The origins of the pumpkin
In its native land, the Americas, the pumpkin was grown in numerous varieties, thousands of years before Christ (or BCE) as witnessed by some seeds found in Mexico, dating 7000-6000 BCE. In the wake of Christopher Columbus’s discovery of America, the Spanish explorers introduced pumpkins to Europe. The pumpkin was cultivated in Mantua area (“Mantova” in Italian) as early as the 16th century, initially as rustic food, then featured in a number of more refined recipes. A staple in the diet of the Gonzaga family, the Dukes of Mantua, it has since spread out to all classes, achieving the popularity it enjoys up to the present time.
The Capèl da Prèt De.Co. Pumpkin
Capèl da Prèt is a type of pumpkin grown in Quistello, a village in the Mantuan Oltrepò. In 2014, it was acknowledged the status of Municipal Designation. Literally meaning “priest’s hat” in the local dialect, it consists of two domed-shaped parts, one on top of the other. The upper measures between 11 and 26cm wide, whereas the width of the lower part may vary from 6 to 21cm. The weight may also range from 1 to 5kg. The rind is light-grey and shiny. The flesh is deep orange and has a firm texture. The Capèl da Prèt pumpkin is sown in April and harvested by hand in late September. Notwithstanding its sweetness, the pumpkin is very low on calories and can therefore be consumed by the diabetics as well. A 100g portion accounts for only 17kcal and a large quantity of minerals and vitamins A, B1, B2, PP, C and E. The pumpkin also contains betacarotene, which prevents heart diseases. Its seeds are rich in iron, magnesium, phosphorus and cucurbitacins, a bioactive compound which is valued for its inhibitory effects in prostate disorders.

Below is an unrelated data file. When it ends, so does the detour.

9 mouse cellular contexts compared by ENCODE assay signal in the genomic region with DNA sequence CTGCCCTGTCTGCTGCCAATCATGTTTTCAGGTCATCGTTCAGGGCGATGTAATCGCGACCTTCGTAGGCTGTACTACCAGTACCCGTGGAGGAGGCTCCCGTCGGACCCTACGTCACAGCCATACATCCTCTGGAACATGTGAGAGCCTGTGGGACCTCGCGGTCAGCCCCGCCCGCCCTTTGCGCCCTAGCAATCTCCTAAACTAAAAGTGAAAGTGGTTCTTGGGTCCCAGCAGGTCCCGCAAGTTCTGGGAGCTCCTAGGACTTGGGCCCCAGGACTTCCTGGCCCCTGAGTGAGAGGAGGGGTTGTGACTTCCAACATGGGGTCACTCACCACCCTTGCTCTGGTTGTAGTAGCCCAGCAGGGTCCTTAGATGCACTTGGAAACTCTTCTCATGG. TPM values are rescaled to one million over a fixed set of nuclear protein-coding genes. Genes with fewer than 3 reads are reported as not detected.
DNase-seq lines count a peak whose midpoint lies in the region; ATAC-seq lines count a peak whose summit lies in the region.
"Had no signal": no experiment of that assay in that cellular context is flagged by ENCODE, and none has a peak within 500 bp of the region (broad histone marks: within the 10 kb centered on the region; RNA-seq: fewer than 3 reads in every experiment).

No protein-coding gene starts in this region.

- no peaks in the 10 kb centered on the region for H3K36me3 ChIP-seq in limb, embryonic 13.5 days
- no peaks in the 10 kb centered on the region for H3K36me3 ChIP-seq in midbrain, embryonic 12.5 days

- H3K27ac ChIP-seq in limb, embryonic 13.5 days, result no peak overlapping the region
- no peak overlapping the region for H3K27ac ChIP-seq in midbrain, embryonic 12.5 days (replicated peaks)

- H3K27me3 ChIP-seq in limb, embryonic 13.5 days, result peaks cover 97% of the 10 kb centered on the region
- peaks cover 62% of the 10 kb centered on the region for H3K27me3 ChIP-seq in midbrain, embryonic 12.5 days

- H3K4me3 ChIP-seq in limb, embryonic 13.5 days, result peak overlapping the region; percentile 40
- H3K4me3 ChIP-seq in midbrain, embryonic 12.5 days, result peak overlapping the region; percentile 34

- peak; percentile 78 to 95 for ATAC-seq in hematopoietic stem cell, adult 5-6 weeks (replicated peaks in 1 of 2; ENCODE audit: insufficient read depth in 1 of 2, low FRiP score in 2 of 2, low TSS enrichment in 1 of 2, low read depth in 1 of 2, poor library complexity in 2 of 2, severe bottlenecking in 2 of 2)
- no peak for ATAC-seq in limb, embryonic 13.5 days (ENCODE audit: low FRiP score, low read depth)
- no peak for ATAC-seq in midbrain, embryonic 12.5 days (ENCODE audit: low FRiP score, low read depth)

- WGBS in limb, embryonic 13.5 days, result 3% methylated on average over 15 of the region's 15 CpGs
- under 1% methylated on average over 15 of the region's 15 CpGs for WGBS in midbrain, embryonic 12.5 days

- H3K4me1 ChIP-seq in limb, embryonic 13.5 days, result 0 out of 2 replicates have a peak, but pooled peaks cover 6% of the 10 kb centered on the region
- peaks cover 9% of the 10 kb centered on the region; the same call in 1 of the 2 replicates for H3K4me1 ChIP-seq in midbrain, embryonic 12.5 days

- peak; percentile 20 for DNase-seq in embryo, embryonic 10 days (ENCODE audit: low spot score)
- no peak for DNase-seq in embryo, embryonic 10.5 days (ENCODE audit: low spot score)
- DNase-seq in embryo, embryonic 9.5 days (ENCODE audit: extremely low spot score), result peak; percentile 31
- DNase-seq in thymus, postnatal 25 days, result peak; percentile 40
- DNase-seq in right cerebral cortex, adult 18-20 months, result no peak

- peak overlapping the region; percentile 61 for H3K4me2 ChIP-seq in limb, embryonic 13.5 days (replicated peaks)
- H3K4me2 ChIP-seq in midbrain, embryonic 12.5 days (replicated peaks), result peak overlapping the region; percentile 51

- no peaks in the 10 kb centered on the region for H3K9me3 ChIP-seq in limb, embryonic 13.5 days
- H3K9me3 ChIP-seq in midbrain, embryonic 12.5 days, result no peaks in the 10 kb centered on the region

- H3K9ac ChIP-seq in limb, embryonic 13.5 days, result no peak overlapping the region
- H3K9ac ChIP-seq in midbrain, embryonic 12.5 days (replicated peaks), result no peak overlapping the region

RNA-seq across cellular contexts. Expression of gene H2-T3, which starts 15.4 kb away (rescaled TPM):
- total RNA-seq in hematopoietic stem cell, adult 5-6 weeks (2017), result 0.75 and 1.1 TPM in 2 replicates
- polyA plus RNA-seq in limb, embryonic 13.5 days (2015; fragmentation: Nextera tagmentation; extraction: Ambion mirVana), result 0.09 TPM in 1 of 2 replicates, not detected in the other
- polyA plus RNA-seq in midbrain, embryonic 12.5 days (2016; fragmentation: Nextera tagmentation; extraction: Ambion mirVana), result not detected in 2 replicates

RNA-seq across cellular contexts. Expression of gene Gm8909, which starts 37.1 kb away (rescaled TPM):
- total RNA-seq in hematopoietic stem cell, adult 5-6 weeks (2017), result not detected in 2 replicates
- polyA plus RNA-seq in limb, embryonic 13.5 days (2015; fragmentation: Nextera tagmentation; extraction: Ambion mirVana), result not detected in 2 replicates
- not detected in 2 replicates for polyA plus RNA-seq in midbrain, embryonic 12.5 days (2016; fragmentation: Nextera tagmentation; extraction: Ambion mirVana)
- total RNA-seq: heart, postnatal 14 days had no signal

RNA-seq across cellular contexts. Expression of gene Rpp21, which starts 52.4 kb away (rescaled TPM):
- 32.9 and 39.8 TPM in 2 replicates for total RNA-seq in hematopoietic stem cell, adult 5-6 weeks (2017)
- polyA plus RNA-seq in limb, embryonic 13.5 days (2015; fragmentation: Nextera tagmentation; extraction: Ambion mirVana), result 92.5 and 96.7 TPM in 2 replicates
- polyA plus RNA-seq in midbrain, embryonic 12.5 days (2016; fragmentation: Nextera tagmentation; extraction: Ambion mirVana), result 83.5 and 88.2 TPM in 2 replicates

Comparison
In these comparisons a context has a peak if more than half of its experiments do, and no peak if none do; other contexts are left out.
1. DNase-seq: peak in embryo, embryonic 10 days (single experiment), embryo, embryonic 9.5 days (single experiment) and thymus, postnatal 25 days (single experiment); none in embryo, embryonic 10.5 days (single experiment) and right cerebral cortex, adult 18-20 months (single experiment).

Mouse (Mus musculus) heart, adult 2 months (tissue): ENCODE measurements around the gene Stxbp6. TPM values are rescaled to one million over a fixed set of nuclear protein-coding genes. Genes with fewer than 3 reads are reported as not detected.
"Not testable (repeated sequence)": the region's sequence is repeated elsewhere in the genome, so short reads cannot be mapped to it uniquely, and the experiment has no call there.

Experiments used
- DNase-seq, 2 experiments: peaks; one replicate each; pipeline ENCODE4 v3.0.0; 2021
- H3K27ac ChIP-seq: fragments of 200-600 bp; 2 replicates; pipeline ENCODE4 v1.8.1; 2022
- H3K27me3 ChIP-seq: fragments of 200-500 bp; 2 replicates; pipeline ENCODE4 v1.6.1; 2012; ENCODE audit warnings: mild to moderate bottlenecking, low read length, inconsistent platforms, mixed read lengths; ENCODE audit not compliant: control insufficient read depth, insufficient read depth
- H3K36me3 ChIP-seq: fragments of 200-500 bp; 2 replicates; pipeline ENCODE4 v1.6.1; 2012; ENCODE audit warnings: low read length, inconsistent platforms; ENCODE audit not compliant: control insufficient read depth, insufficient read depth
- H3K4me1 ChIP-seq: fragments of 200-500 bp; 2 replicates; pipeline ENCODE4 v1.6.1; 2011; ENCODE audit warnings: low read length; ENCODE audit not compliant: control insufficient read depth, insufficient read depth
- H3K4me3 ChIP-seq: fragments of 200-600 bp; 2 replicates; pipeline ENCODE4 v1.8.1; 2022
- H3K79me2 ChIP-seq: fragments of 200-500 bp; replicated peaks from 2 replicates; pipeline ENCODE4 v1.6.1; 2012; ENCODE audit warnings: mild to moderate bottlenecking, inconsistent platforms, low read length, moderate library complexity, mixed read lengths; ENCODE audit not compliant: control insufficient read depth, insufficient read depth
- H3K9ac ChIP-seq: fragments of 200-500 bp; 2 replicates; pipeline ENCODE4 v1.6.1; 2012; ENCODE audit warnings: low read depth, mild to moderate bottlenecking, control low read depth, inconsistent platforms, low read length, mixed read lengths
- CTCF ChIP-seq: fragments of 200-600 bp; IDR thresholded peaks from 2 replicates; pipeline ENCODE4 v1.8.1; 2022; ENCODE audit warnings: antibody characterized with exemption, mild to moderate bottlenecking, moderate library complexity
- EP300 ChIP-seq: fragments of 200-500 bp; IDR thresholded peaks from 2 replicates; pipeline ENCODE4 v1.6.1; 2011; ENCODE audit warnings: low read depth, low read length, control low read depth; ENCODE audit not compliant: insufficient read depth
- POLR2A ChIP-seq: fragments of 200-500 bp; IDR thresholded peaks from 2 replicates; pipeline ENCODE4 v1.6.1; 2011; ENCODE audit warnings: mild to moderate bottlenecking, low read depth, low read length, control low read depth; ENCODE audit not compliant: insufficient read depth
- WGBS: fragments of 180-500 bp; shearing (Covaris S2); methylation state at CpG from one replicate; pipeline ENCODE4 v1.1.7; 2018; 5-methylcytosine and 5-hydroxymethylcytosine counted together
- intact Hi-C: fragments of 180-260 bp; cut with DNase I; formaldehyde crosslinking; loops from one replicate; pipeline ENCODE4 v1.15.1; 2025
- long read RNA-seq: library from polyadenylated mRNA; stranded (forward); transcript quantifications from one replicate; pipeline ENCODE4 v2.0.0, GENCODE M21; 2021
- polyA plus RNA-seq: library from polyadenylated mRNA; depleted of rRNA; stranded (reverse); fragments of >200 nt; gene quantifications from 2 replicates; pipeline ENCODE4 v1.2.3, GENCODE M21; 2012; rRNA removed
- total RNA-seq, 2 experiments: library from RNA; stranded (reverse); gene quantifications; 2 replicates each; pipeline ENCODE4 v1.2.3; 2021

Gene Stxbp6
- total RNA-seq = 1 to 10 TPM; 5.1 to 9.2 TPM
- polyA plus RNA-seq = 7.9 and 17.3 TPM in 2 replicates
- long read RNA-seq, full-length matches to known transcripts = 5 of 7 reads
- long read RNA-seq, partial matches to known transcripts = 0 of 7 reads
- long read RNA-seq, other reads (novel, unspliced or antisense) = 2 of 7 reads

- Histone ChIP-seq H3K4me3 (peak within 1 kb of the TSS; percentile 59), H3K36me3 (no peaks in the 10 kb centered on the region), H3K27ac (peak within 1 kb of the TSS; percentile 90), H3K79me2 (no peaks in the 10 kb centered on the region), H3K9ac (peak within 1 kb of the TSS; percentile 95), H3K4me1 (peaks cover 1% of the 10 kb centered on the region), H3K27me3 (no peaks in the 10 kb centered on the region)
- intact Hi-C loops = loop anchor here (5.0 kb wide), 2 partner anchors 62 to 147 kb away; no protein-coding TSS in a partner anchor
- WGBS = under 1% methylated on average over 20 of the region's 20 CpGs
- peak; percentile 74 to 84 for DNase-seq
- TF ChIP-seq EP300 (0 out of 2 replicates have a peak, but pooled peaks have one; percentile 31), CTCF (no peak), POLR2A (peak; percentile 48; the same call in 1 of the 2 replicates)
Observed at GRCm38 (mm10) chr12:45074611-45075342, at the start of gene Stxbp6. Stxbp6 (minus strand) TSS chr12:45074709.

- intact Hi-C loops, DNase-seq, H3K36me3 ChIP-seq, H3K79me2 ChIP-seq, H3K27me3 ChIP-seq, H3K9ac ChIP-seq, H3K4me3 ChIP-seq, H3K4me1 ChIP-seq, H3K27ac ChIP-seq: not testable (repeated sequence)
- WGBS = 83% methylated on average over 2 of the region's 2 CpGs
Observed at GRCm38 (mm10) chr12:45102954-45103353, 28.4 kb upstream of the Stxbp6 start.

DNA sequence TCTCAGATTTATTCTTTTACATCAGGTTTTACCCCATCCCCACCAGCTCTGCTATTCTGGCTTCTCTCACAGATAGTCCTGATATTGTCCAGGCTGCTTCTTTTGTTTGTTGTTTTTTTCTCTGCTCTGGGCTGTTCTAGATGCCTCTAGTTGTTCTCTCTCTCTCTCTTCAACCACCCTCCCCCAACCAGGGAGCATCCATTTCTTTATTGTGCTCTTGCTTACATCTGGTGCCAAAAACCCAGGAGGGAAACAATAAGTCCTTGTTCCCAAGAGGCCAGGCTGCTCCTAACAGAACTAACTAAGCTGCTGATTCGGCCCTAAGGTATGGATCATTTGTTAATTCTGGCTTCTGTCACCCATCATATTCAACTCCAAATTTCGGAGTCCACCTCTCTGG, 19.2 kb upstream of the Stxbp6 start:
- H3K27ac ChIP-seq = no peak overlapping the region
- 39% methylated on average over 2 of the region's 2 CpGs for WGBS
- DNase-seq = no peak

Organoleptic properties and uses
The fragrance of the Capèl da Prèt pumpkin contains delicate and highly-recognisable nuances of vanilla and wild flowers. The cooked flesh of the pumpkin is soft and not so stringy, with a sweet taste and a hazelnut aftertaste. Mixed with Parmigiano, amaretti biscuits and quince mostarda, it makes the filling for tortelli mantovani, Mantua-style tortelli. The Capèl da Prèt pumpkin can be used in all its parts. The seeds, toasted and salted, are an appetising, healthy snack. Capèl da Prèt-based dishes find an excellent pairing in Lambrusco wines, red and rosé, of Quistello.